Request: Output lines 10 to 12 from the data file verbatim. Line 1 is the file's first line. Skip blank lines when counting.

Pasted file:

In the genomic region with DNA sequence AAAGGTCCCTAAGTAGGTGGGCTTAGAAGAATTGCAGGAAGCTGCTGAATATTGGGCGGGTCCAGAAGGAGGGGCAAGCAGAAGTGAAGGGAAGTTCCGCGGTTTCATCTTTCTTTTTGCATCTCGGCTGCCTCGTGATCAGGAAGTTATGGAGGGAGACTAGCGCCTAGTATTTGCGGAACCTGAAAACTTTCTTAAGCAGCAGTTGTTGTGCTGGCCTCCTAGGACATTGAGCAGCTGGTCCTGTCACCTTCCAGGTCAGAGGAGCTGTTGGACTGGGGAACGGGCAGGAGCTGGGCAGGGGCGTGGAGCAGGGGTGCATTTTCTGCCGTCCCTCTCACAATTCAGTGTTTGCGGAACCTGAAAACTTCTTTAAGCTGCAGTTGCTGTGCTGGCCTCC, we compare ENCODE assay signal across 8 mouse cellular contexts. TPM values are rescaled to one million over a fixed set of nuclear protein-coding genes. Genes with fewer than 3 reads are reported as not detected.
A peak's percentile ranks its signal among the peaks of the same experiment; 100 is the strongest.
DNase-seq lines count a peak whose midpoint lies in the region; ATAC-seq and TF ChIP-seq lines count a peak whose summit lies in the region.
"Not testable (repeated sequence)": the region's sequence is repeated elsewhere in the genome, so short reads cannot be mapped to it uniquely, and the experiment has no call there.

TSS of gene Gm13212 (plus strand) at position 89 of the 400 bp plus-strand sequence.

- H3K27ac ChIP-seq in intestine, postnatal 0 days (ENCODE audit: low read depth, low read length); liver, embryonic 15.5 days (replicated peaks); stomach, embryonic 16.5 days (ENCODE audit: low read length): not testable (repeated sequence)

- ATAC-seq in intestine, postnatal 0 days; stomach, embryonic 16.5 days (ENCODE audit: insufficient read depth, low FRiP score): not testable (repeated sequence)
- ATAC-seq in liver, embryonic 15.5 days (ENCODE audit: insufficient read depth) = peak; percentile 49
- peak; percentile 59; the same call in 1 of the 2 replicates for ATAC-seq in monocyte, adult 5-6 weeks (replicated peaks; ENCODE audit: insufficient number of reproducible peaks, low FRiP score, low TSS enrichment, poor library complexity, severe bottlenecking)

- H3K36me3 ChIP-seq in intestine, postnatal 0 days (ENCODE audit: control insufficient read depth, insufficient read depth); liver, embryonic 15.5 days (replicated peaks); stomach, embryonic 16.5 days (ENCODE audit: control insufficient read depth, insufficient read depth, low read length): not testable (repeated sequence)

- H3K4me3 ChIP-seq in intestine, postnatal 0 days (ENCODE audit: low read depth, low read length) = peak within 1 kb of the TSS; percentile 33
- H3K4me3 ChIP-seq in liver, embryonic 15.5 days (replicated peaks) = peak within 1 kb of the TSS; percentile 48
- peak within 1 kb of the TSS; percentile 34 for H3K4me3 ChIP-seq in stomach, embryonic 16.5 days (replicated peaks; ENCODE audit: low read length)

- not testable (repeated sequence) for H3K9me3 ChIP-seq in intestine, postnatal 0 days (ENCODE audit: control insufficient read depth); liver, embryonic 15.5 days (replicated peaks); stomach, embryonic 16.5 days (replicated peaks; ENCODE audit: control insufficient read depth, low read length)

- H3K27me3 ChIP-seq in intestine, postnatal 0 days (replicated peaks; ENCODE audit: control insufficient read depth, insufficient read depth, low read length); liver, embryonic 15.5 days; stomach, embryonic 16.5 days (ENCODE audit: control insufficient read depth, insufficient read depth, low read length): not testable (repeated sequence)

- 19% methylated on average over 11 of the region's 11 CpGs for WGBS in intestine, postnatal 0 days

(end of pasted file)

- H3K36me3 ChIP-seq in intestine, postnatal 0 days (ENCODE audit: control insufficient read depth, insufficient read depth); liver, embryonic 15.5 days (replicated peaks); stomach, embryonic 16.5 days (ENCODE audit: control insufficient read depth, insufficient read depth, low read length): not testable (repeated sequence)

- H3K4me3 ChIP-seq in intestine, postnatal 0 days (ENCODE audit: low read depth, low read length) = peak within 1 kb of the TSS; percentile 33
- H3K4me3 ChIP-seq in liver, embryonic 15.5 days (replicated peaks) = peak within 1 kb of the TSS; percentile 48